Lootera is a love saga of yore. The plot is an amalgamation of a story written by Vikramaditya Motwane with O’Henry’s short story, The Last Leaf. It begins in Manikpur, West Bengal, in 1953.
A zamindar (Barun Chanda) dotes on his well-educated but impressionable girl, Pakhi ( Sonakshi Sinha). The landlord’s Munim warns his master that courtesy the State Acquisition and Tenancy Act of 1950, zamindars like himself (read loyal to the British Empire) were losing their titles and prerogatives. But to no avail. The zamindar is visibly more concerned about his daughter’s well-being, more so because she suffers from asthma.
A suave archaeologist, Varun ( Ranveer Singh), enters the village seeking permission from the landlord to dig up a mysterious civilisation buried around his temple. As work progresses, love blossoms between Pakhi and Varun. The father of the bride agrees to their union but the young couple face other hurdles. From a simple love story the film assumes the shape of a thriller.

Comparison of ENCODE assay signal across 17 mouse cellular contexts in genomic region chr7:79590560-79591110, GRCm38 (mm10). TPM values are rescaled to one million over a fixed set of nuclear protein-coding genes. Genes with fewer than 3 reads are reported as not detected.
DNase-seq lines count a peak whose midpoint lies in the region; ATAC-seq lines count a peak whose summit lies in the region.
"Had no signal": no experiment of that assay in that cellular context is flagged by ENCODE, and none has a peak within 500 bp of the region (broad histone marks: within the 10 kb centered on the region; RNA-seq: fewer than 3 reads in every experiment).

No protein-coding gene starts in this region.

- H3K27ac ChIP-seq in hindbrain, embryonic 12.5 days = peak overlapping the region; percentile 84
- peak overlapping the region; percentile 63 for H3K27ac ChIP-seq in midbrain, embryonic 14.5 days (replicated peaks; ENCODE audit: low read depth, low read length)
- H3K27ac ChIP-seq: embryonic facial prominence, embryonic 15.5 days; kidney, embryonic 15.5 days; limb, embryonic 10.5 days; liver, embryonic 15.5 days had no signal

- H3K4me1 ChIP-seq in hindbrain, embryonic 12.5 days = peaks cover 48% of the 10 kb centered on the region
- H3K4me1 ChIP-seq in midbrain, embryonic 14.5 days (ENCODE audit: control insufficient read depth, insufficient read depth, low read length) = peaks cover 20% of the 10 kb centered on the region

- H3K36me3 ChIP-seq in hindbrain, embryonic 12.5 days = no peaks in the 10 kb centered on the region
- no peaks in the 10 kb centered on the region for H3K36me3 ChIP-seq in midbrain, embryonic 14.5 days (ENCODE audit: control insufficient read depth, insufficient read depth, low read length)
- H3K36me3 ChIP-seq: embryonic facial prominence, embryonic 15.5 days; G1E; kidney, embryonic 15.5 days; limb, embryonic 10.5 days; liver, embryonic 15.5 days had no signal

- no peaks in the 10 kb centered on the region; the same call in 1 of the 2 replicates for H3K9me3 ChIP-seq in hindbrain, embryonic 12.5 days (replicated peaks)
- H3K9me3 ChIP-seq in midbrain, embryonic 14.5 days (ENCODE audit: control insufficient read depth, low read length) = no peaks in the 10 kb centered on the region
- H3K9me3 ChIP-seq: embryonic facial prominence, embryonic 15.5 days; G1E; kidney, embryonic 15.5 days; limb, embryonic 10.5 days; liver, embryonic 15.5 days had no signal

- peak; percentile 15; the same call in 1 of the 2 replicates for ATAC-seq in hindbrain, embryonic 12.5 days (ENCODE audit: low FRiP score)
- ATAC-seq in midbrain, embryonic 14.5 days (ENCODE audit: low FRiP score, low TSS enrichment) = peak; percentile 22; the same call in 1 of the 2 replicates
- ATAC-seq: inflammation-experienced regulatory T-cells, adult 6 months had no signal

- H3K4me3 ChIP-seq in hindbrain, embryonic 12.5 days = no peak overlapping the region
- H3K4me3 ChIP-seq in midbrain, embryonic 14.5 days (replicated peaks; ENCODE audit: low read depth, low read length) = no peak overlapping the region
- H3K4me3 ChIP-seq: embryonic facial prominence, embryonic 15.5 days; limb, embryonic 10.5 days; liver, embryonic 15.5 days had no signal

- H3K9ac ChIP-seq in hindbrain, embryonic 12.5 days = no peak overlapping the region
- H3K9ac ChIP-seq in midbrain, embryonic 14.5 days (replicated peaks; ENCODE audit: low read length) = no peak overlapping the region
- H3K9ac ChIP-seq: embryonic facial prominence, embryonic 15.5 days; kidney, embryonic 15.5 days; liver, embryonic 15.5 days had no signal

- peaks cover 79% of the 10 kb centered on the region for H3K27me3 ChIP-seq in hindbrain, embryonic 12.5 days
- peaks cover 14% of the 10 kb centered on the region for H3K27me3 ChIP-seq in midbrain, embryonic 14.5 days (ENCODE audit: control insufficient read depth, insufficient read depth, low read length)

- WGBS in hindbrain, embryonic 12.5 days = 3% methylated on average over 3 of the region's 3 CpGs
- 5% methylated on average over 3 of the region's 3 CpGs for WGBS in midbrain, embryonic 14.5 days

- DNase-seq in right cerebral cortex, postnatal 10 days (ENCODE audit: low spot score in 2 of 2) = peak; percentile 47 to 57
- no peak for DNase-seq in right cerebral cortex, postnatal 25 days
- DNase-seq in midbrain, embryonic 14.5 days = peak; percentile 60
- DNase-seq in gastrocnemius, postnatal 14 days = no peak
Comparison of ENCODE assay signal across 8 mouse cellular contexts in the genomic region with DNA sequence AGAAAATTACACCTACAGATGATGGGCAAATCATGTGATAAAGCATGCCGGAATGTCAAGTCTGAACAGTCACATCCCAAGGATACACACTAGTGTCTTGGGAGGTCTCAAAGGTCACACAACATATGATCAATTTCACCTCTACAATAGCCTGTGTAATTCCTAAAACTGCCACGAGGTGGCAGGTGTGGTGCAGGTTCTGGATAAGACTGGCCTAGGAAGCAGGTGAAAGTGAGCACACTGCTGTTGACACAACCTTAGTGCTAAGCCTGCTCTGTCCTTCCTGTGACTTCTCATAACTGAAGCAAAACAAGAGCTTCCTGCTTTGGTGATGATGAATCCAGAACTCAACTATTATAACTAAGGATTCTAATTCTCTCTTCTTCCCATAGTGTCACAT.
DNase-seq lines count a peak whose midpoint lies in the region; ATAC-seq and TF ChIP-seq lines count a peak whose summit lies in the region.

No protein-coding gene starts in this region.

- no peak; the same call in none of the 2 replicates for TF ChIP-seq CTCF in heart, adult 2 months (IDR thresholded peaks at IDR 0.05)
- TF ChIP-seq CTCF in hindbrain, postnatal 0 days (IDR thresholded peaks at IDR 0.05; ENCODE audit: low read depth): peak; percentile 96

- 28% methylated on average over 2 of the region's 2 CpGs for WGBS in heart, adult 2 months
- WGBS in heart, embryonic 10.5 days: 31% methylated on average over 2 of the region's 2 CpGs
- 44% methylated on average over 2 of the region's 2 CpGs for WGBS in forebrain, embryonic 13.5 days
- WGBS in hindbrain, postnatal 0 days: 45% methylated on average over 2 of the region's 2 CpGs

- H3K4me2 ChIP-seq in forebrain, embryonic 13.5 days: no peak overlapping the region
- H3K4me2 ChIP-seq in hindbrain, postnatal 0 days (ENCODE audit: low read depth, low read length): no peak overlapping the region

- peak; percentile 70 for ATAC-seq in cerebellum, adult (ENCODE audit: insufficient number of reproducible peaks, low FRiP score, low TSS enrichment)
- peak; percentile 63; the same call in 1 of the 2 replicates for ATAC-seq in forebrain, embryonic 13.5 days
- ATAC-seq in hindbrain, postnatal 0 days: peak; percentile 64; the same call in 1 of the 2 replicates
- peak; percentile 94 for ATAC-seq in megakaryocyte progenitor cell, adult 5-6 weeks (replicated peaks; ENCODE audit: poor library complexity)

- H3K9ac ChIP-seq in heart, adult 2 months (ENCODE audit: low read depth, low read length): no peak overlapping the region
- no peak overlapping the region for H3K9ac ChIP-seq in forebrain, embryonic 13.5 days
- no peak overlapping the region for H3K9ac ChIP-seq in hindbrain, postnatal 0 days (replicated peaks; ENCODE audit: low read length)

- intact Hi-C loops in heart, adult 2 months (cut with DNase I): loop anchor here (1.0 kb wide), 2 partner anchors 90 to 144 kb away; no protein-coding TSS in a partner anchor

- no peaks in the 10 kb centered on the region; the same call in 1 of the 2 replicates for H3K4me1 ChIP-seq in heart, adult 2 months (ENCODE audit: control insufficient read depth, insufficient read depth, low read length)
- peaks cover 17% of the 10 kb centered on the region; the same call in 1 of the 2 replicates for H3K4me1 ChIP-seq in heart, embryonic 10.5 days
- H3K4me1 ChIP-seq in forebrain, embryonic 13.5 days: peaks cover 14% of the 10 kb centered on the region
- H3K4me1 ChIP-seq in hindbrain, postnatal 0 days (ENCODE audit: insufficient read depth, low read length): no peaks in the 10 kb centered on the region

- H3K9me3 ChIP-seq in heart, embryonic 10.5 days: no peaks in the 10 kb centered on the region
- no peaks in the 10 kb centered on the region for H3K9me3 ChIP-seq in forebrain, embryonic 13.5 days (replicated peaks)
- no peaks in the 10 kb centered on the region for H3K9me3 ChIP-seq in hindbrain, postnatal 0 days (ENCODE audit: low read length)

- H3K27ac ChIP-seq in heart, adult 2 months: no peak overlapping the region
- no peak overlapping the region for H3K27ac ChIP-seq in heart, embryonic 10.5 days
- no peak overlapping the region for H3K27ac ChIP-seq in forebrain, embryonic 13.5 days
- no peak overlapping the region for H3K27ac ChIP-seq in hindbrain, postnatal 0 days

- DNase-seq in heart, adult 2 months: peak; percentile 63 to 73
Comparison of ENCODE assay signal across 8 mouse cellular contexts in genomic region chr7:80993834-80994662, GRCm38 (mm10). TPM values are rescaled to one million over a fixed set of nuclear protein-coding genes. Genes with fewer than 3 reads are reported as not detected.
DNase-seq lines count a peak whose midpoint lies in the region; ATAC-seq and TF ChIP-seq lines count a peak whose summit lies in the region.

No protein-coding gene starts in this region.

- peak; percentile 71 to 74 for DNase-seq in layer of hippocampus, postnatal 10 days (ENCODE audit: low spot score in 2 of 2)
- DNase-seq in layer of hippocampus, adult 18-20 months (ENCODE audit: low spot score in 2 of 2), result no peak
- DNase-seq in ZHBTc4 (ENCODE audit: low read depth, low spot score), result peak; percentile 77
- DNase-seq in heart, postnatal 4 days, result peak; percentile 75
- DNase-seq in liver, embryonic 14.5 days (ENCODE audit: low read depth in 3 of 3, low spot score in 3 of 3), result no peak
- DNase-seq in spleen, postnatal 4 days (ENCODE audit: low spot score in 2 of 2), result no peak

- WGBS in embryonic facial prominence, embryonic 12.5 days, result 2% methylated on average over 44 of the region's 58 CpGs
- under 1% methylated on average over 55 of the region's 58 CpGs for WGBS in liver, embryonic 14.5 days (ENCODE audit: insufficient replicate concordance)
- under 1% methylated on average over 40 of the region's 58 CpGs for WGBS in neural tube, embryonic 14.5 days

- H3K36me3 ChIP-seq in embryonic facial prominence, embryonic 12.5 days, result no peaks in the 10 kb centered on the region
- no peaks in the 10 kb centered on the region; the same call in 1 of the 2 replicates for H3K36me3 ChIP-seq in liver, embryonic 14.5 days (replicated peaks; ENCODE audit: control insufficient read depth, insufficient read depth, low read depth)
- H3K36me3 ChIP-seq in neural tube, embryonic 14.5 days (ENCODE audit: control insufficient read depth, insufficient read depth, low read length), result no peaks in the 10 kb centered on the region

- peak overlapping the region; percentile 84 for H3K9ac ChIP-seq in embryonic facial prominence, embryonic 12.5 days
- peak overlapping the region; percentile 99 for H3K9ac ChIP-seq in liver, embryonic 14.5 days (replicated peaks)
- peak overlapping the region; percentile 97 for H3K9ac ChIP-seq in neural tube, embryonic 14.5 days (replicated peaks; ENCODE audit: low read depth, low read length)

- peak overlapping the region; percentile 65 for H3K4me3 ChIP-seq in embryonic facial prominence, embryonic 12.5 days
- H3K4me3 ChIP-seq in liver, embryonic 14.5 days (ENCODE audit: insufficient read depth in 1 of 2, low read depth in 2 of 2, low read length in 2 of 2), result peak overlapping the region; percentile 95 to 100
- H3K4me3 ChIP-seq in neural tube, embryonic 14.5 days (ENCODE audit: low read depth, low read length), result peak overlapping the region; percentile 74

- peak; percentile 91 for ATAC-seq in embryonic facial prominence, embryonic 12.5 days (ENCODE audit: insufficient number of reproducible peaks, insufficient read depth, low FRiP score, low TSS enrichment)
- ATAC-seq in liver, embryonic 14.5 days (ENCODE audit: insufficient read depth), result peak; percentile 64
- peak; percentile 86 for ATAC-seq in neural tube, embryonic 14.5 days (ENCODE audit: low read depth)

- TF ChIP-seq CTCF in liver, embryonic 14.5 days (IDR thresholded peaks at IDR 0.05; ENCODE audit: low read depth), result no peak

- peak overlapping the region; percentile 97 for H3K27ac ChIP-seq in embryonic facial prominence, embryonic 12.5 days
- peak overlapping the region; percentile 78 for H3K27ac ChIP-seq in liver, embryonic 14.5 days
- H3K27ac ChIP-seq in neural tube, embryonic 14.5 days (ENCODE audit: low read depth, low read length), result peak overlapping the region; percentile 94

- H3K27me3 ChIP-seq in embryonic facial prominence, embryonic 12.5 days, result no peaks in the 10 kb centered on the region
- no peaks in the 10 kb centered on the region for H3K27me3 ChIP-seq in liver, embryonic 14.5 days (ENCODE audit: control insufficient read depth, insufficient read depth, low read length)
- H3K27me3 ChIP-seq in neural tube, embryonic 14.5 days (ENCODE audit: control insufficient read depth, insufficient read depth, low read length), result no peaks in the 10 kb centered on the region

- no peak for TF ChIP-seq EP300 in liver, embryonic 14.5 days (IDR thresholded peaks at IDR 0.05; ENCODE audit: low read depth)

A year later, Pakhi and Varun (the Lootera) find themselves under the same roof, in snow-capped Dalhousie under extenuating circumstances. Their relationship is volatile, vile and vulnerable. Love him she does, but deep inside, she is nursing a grudge against him for stealing her heart, breaking her father’s heart and letting their trust down.
In his second outing, post-the critically acclaimed Udaan(2010), Motwane definitely shows an upward graph. He transports you to the ’50s effortlessly with his vintage cars, opulent havelis, authentic costumes and terrific performances from his lead cast. Every frame is a picture postcard. Sonakshi, Barun Chanda and Ranveer need special mention. However, be suitably warned; the old-world aura and the languid pace are not for the young and restless.
In a village, a young archaeologist falls in love with a landlord’s daughter. Their union seems doomed. But destiny brings them together a year later. Will they live happily ever after?
You may find this film boring if state-of-the-art, slow romance is not your idea of a movie outing.
The Times of India